Alabama became the 36th state to allow cannabis for medical use when Gov. Kay Ivey signed into law the Darren Wesley ‘Ato’ Hall Compassion Act on May 17, 2021. The act establishes a process through which applicants will compete for a limited number of licenses in the following categories: (1) cultivator; (2) processor; (3) dispensary; and (4) “integrated facility” (which can cultivate, process, transport, and dispense medical cannabis under one license), as well as a to-be-determined number of licenses for secure transporters and testing laboratories. A 14-member Medical Cannabis Commission licenses and regulates the medical cannabis program, with input from the Alabama Department of Agriculture and Industries on cultivation matters. The act requires that the Commission and the department adopt regulations that allow license applications by September 1, 2022.
This article provides an overview of the requirements for obtaining a cultivator license, and is part of a series of similar overviews for the other five license categories.
What is a cultivator license?
A cultivator license authorizes the licensee to: (1) cultivate cannabis; (2) sell or transfer cannabis to a processor; and (3) sell or transfer medical cannabis to a dispensary if the cultivator contracts with a processor to process its cannabis into medical cannabis on the cultivator’s behalf.
How many cultivator licenses will be issued?
The act authorizes the Department of Agriculture to issue no more than 12 cultivator licenses. At least three licenses must be awarded to a business entity that is 51%+ owned by individuals of “African American, Native American, Asian, or Hispanic descent,” and “managed and controlled” by such individuals “in its daily operations.”
What are the requirements for obtaining a cultivator license?
Applicants for a cultivator license must pay a non-refundable application fee of $2,500. Each “owner, shareholder, director, [and] board member” of an applicant, along with each “individual with an economic interest in an applicant,” must submit to a “state and national criminal background check.” If any “owner, director, board member, or individual with a controlling interest” has been “convicted of or released from incarceration for [any] felony” or “convicted of a controlled substance-related felony” within the last 10 years, the applicant is ineligible for a license.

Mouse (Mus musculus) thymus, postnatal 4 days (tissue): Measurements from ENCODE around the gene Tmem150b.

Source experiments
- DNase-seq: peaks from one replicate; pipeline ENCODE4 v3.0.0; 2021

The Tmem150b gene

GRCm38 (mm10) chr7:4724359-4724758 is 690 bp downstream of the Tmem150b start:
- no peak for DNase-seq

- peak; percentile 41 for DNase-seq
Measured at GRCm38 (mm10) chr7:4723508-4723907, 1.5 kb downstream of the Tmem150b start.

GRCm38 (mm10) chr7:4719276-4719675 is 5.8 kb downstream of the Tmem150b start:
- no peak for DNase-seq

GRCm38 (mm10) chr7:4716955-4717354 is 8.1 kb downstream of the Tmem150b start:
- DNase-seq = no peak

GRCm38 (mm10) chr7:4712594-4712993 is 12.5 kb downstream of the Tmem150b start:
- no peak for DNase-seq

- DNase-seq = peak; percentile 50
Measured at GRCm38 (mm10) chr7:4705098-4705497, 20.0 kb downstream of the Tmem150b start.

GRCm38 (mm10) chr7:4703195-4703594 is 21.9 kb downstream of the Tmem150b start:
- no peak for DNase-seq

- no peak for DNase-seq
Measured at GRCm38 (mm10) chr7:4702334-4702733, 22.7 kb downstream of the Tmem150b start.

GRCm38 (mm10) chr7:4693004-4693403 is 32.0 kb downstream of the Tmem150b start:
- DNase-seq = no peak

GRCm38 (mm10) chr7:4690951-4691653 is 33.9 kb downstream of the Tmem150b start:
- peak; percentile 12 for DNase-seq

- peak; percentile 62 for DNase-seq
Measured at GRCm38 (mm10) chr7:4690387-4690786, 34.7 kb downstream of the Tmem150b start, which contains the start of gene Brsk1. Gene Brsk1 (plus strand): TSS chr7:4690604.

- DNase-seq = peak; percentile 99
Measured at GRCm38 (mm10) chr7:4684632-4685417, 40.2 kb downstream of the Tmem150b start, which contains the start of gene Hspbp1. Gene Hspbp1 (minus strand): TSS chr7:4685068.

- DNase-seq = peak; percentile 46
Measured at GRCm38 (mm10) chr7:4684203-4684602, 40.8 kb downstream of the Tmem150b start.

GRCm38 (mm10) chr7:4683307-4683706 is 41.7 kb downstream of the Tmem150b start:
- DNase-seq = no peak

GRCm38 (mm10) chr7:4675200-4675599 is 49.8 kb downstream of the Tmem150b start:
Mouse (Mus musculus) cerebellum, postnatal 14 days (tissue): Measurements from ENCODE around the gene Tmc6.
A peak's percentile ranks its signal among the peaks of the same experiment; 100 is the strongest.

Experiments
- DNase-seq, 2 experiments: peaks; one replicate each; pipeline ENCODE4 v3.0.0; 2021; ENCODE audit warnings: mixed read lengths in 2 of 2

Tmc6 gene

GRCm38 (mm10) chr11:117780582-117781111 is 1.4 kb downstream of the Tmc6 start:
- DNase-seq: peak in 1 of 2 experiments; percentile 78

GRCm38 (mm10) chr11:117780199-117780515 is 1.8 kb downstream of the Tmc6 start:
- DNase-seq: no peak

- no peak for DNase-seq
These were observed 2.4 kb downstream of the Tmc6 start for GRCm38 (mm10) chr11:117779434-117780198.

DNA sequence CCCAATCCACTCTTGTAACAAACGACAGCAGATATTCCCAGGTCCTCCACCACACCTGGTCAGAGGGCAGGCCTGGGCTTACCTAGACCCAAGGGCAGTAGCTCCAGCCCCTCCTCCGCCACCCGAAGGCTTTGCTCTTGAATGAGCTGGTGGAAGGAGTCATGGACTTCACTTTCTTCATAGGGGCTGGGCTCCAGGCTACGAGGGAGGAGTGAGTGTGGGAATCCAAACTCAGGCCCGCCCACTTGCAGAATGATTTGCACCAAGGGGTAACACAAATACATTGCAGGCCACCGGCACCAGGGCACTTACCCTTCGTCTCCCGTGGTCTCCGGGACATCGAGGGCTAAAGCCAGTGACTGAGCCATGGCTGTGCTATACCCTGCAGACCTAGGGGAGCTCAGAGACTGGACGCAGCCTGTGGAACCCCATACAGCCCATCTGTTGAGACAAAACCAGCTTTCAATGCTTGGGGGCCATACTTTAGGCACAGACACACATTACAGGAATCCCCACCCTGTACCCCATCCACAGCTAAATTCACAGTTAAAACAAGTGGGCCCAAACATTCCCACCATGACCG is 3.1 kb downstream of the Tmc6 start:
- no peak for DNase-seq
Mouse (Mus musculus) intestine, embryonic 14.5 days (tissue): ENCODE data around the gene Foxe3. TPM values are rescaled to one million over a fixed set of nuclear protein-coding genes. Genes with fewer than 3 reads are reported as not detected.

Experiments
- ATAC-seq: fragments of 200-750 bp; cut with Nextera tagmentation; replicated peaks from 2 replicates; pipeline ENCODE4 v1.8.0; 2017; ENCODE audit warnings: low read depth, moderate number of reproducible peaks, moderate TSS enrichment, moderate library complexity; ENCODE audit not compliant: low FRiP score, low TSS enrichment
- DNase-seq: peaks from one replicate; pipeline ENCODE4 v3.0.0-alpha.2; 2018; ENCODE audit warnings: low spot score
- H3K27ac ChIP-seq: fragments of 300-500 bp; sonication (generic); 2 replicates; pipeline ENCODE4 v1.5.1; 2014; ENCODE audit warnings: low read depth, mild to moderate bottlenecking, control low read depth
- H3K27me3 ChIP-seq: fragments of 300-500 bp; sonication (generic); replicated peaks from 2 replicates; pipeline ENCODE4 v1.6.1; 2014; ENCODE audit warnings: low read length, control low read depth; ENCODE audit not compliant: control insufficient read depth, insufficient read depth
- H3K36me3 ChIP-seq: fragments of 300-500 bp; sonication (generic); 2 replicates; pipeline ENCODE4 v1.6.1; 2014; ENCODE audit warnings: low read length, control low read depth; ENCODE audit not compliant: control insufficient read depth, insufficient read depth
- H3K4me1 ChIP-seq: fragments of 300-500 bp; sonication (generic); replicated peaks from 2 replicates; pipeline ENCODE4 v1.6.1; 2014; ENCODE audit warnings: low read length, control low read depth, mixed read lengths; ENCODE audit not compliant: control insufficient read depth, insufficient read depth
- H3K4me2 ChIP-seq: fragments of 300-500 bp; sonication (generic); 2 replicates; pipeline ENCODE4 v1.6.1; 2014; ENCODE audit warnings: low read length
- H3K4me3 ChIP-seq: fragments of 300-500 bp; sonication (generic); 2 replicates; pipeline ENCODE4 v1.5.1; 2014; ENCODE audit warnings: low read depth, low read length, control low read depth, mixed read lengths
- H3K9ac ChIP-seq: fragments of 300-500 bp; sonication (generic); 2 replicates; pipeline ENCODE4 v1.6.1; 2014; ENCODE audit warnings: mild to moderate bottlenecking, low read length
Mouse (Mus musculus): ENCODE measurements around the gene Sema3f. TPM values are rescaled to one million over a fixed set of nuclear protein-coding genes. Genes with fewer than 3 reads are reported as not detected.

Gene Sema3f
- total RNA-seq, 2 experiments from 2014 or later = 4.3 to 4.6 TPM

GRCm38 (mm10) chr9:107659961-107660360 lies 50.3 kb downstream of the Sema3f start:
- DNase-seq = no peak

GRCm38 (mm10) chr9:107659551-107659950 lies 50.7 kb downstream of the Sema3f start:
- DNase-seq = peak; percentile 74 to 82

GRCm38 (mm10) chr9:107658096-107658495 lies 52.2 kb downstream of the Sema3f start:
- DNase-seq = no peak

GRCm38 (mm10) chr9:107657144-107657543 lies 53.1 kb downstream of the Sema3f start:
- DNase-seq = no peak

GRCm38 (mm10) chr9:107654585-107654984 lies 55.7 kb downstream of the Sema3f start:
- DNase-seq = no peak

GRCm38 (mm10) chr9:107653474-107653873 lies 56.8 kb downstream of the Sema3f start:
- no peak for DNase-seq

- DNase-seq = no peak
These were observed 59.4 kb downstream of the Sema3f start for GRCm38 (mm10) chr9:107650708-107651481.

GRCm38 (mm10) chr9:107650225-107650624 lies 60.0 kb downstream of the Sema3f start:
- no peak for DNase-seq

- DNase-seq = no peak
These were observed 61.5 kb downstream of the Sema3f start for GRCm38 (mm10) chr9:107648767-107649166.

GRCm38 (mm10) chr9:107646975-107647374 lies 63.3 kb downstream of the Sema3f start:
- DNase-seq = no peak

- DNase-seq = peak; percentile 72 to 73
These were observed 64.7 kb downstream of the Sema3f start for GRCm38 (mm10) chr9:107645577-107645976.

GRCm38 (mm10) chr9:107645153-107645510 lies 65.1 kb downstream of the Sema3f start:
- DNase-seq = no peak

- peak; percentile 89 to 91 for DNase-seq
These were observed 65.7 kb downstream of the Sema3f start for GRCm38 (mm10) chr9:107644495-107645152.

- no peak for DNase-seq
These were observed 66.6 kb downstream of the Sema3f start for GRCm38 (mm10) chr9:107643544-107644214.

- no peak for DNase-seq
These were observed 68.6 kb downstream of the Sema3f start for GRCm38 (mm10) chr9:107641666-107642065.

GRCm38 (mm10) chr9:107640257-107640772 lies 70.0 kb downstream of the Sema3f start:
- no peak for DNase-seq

The act requires that applicants include a bevy of information in their applications, including:
- The identity of all individuals with “direct or indirect ownership interests” in the applicant.
- The identity of entities that are involved in the cannabis industry and related to the applicant or individuals with an ownership interest in the applicant.
- A complete criminal history of the applicant’s owners, directors, board members, and controlling shareholders.
- The applicant’s anticipated or actual number of employees.
- “Financial information” in the “manner and form” required by the Commission.
- Records indicating “that a majority of ownership is attributable to an individual or individuals with proof of [Alabama] residence … for a continuous period of no less than 15 years preceding the application date.”
- Records indicating “that a majority ownership is attributable to an individual or individuals … with cumulative business experience in the field of commercial horticulture or agronomic production for a period of at least 15 years.”
Under the act, licensees must maintain at least $2 million in “liability and casualty insurance” coverage, and the Commission may promulgate regulations that “establish minimum levels of other financial guarantees” that licensees must maintain. If an applicant fails to demonstrate its ability to meet these requirements, it cannot receive a license.
The act lists numerous criteria the Commission may use to evaluate license applications, including:
- The applicant’s “ability to capitalize and conduct operations as proposed in its business plan, including business experience in related fields.”
- Several other criteria aimed at the applicant’s financial backing and business acumen.
- Any history of non-compliance with any regulatory requirements.
- That the applicant’s “proposed location[s] of all proposed medical cannabis facilities” are “suitable for all activities” and “not inconsistent with applicable zoning.”
- The applicant’s “ability to serve an identifiable geographic area.”
Before issuing a license, the Commission must open a 30-day period during which anyone can submit “written comments regarding the applicant,” and the Commission is required to consider all comments received. If an applicant is denied a license, it can request that the Commission “provide a public investigative hearing at which the applicant is given the opportunity to present testimony and evidence to establish its suitability for a license.” The Commission must provide such a hearing upon request.
Each applicant (for all license types) must certify in its application that it “does not have an economic interest in any other [Alabama medical cannabis] license.” Licenses and ownership interests in licensed entities cannot be transferred absent approval by the Commission.
How competitive is the licensing process?
Bradley’s dedicated Cannabis Industry team and Governmental Affairs Practice Group are here to help. Our Cannabis Industry team can help navigate the applicable provisions of the act and any regulations issued by the Medical Cannabis Commission and Department of Agriculture and Industries, while our governmental affairs advisors stand ready to work with you and public officials to maximize the likelihood of obtaining one of the limited cultivation licenses.